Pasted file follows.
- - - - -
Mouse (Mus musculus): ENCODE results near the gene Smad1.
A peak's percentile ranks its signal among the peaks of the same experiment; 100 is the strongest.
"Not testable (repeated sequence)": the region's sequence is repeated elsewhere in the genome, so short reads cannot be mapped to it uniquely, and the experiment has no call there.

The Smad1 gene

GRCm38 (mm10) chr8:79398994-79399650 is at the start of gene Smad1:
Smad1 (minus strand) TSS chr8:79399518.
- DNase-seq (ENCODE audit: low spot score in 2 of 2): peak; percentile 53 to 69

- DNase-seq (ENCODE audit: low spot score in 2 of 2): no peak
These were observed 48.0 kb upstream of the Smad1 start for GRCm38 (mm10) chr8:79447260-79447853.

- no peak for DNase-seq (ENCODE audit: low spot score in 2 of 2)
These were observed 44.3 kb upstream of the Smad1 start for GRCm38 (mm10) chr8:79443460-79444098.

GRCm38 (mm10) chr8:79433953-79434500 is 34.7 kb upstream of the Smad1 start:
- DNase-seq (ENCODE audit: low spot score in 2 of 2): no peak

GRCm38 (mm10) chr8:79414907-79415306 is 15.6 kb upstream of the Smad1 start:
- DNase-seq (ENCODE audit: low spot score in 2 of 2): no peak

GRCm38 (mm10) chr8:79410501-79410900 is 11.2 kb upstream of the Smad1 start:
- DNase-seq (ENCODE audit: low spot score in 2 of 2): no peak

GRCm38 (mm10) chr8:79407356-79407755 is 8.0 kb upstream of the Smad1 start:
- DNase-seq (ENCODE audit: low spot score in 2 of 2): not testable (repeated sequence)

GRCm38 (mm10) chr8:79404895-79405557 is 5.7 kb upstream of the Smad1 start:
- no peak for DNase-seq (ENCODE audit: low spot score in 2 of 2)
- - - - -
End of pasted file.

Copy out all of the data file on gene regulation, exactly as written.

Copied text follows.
Mouse (Mus musculus): ENCODE results near the gene Smad1.
A peak's percentile ranks its signal among the peaks of the same experiment; 100 is the strongest.
"Not testable (repeated sequence)": the region's sequence is repeated elsewhere in the genome, so short reads cannot be mapped to it uniquely, and the experiment has no call there.

The Smad1 gene

GRCm38 (mm10) chr8:79398994-79399650 is at the start of gene Smad1:
Smad1 (minus strand) TSS chr8:79399518.
- DNase-seq (ENCODE audit: low spot score in 2 of 2): peak; percentile 53 to 69

- DNase-seq (ENCODE audit: low spot score in 2 of 2): no peak
These were observed 48.0 kb upstream of the Smad1 start for GRCm38 (mm10) chr8:79447260-79447853.

- no peak for DNase-seq (ENCODE audit: low spot score in 2 of 2)
These were observed 44.3 kb upstream of the Smad1 start for GRCm38 (mm10) chr8:79443460-79444098.

GRCm38 (mm10) chr8:79433953-79434500 is 34.7 kb upstream of the Smad1 start:
- DNase-seq (ENCODE audit: low spot score in 2 of 2): no peak

GRCm38 (mm10) chr8:79414907-79415306 is 15.6 kb upstream of the Smad1 start:
- DNase-seq (ENCODE audit: low spot score in 2 of 2): no peak

GRCm38 (mm10) chr8:79410501-79410900 is 11.2 kb upstream of the Smad1 start:
- DNase-seq (ENCODE audit: low spot score in 2 of 2): no peak

GRCm38 (mm10) chr8:79407356-79407755 is 8.0 kb upstream of the Smad1 start:
- DNase-seq (ENCODE audit: low spot score in 2 of 2): not testable (repeated sequence)

GRCm38 (mm10) chr8:79404895-79405557 is 5.7 kb upstream of the Smad1 start:
- no peak for DNase-seq (ENCODE audit: low spot score in 2 of 2)